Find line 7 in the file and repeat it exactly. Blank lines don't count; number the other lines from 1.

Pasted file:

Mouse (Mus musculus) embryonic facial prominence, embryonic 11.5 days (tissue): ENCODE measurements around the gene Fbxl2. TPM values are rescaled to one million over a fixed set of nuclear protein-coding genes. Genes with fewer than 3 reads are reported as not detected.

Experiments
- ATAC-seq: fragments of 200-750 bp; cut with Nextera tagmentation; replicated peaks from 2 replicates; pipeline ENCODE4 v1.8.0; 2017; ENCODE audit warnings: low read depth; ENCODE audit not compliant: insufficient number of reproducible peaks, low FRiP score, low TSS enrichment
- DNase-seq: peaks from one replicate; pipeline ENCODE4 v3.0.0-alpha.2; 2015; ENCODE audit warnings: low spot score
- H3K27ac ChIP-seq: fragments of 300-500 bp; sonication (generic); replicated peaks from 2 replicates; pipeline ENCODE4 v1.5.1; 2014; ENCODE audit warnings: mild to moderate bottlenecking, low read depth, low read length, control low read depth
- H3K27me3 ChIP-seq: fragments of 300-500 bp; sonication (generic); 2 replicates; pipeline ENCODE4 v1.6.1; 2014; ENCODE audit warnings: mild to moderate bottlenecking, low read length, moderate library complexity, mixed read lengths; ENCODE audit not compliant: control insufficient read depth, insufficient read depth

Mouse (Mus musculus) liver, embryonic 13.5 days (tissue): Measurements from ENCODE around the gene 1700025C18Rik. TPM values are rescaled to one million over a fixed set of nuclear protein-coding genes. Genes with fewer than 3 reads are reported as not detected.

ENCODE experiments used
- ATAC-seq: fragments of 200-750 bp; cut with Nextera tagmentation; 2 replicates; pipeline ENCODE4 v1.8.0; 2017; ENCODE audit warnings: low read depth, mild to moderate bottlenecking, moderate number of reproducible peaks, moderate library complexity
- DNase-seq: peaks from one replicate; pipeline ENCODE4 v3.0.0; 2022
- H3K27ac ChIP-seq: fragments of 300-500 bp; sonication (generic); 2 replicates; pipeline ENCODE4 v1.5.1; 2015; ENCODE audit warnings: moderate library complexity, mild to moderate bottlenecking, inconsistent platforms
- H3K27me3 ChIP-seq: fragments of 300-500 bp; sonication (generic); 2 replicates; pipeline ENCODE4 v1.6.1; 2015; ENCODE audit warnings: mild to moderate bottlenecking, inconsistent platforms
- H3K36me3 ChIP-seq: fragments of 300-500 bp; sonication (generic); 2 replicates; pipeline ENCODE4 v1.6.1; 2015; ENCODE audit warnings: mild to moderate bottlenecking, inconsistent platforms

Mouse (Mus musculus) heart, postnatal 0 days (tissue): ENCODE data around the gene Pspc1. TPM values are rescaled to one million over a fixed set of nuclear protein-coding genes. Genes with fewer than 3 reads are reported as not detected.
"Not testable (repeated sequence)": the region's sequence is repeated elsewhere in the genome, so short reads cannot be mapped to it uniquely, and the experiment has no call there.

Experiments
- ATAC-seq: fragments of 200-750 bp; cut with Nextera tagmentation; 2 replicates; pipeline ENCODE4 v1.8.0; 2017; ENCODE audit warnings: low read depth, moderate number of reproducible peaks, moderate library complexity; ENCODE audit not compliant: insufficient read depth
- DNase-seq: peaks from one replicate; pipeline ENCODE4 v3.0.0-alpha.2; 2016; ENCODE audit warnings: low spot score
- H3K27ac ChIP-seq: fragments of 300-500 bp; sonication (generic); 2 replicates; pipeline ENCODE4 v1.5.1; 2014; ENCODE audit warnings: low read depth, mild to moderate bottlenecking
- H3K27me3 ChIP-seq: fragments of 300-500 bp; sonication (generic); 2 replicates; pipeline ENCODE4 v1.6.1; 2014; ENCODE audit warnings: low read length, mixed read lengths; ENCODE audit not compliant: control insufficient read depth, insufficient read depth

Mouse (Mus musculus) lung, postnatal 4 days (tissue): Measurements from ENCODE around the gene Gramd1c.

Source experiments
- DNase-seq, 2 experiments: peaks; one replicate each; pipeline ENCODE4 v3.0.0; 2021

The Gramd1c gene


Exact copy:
Mouse (Mus musculus) liver, embryonic 13.5 days (tissue): Measurements from ENCODE around the gene 1700025C18Rik. TPM values are rescaled to one million over a fixed set of nuclear protein-coding genes. Genes with fewer than 3 reads are reported as not detected.